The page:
When fire destroyed part of her home in 1834, the public was outraged to learn that behind closed doors Lalaurie routinely bound, starved, and tortured her slaves. Forced to flee the city, her guilt was unquestioned, and tales of her actions have become increasingly fanciful and grotesque over the decades. Even today, the Lalaurie house is described as the city’s “most haunted” during ghost tours.
     Carolyn Long, a meticulous researcher of New Orleans history, disentangles the threads of fact and legend that have intertwined over the decades. Was Madame Lalaurie a sadistic abuser? Mentally ill? Or merely the victim of an unfair and sensationalist press? Using carefully documented eyewitness testimony, archival documents, and family letters, Long recounts Lalaurie’s life from legal troubles before the fire and scandal through her exile to France and death in Paris in 1849.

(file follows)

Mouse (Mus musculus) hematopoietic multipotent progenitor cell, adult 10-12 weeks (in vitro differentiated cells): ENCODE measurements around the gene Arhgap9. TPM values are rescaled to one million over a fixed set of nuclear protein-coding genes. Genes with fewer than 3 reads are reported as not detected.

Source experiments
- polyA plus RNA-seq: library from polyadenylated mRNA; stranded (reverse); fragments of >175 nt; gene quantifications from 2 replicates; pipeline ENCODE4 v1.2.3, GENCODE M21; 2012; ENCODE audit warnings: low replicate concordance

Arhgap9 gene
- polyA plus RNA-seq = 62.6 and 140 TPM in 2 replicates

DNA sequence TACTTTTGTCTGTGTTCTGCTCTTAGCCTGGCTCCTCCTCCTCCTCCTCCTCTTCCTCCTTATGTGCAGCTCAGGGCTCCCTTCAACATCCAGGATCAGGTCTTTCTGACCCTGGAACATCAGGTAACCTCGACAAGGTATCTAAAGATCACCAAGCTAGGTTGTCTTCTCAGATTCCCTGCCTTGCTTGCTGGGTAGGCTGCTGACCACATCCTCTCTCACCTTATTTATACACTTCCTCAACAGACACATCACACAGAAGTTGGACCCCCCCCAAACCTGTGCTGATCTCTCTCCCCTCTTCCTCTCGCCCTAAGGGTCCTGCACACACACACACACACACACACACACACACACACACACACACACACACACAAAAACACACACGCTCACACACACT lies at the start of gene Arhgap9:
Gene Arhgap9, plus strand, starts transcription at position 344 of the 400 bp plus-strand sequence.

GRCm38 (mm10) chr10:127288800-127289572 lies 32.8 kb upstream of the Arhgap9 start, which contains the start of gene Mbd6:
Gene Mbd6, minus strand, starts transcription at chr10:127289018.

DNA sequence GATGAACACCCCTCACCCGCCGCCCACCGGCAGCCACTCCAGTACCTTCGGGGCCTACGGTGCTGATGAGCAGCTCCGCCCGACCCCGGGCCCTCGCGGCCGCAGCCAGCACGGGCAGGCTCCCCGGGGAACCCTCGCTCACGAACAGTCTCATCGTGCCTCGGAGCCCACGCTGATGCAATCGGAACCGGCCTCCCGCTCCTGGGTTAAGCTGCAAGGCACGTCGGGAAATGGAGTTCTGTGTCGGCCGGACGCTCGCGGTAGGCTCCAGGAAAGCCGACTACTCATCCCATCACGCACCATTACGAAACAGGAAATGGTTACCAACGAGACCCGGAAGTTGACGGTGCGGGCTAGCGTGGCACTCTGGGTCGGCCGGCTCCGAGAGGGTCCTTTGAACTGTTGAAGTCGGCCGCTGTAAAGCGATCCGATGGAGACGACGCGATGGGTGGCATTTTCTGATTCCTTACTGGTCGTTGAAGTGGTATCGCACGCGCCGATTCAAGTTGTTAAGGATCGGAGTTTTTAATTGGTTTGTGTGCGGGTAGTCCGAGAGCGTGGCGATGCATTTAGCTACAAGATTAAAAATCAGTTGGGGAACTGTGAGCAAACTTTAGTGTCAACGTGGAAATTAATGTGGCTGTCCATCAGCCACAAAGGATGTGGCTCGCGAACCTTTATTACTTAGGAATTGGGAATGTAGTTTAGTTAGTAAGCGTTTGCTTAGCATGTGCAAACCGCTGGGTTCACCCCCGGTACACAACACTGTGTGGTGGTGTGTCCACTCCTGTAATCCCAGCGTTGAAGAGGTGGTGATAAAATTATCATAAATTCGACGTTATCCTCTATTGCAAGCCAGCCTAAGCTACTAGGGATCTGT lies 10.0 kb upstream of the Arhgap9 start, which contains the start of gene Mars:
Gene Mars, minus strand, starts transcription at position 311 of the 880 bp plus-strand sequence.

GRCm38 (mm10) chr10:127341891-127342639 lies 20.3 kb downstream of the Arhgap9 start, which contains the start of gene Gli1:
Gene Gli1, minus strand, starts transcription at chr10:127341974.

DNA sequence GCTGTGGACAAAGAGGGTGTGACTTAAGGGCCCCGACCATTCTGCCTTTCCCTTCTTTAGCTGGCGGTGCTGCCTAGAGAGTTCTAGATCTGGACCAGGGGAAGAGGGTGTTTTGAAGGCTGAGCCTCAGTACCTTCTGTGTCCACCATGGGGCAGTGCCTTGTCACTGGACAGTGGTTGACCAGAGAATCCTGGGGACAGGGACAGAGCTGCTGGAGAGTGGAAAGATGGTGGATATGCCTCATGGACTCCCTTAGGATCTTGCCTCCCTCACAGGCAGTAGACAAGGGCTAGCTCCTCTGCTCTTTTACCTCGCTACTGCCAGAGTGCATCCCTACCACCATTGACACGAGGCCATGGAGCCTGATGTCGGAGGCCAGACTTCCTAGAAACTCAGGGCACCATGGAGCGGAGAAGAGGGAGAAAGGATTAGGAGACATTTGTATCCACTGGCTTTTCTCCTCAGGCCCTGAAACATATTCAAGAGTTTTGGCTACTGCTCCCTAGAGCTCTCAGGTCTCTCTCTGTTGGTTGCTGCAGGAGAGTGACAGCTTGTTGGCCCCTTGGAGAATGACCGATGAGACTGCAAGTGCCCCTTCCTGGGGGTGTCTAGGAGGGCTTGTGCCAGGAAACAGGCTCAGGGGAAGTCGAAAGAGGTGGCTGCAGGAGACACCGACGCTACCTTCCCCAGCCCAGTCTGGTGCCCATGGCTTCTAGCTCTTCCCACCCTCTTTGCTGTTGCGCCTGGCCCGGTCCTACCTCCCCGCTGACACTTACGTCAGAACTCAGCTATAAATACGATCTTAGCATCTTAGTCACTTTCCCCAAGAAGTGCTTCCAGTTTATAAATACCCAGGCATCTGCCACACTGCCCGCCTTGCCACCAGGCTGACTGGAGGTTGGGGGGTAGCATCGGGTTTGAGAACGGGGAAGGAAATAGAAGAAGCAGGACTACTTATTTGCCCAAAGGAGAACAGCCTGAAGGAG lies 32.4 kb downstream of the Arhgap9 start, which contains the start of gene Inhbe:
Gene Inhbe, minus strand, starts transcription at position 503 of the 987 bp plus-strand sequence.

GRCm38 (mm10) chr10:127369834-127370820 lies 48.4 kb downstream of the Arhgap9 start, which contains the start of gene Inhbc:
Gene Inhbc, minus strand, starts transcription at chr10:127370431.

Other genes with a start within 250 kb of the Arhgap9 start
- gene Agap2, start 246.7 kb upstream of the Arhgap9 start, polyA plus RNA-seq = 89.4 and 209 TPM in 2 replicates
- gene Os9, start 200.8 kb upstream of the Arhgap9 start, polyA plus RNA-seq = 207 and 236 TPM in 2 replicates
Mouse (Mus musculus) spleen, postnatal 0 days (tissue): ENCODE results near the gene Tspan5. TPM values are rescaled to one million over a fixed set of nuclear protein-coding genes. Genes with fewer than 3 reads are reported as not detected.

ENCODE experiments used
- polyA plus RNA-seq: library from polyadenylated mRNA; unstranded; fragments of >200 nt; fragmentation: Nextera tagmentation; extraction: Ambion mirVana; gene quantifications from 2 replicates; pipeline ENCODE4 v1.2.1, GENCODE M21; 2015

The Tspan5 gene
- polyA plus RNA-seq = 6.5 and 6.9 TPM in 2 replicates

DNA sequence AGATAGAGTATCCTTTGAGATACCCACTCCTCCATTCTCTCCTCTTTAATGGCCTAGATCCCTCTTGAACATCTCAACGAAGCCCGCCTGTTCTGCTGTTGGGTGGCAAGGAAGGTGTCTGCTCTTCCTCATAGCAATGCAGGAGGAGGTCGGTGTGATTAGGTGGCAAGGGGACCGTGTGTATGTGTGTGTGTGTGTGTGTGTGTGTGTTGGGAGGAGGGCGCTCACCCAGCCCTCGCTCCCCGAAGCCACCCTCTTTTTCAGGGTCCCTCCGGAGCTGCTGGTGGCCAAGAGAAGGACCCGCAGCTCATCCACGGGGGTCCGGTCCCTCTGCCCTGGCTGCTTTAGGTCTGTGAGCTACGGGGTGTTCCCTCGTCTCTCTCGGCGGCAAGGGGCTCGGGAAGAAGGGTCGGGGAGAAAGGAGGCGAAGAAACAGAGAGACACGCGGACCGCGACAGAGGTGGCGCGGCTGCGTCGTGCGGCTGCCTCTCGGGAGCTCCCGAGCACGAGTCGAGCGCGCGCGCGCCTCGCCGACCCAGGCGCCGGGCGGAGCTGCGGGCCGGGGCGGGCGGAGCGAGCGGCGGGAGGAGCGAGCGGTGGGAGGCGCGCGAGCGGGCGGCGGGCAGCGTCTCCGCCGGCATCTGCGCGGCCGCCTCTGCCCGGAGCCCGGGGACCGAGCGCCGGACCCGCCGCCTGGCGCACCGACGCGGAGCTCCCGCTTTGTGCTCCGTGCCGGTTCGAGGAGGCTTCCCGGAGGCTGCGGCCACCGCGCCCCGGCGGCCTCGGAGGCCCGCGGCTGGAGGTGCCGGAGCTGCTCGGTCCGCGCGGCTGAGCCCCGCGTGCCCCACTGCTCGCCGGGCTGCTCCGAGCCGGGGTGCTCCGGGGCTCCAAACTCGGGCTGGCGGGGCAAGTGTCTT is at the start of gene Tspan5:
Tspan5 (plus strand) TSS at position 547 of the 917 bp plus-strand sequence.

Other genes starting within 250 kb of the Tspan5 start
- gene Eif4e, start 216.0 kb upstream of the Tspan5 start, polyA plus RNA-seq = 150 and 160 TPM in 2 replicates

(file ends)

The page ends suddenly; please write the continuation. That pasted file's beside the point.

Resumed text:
Themes of mental illness, wealth, power, and questions of morality in a society that condoned the purchase and ownership of other human beings pervade the book, lending it an appeal to anyone interested in antebellum history. Long’s ability to tease the truth from the knots of sensationalism is uncanny as she draws the facts from the legend of Madame Lalaurie’s haunted house.

From the Inside Flap

The legend of Madame Delphine Lalaurie, a wealthy society matron and accused slave torturer, has haunted New Orleans for nearly two hundred years. Her macabre tale is frequently retold, and her French Quarter mansion has been referred to as “the most haunted house in the city.”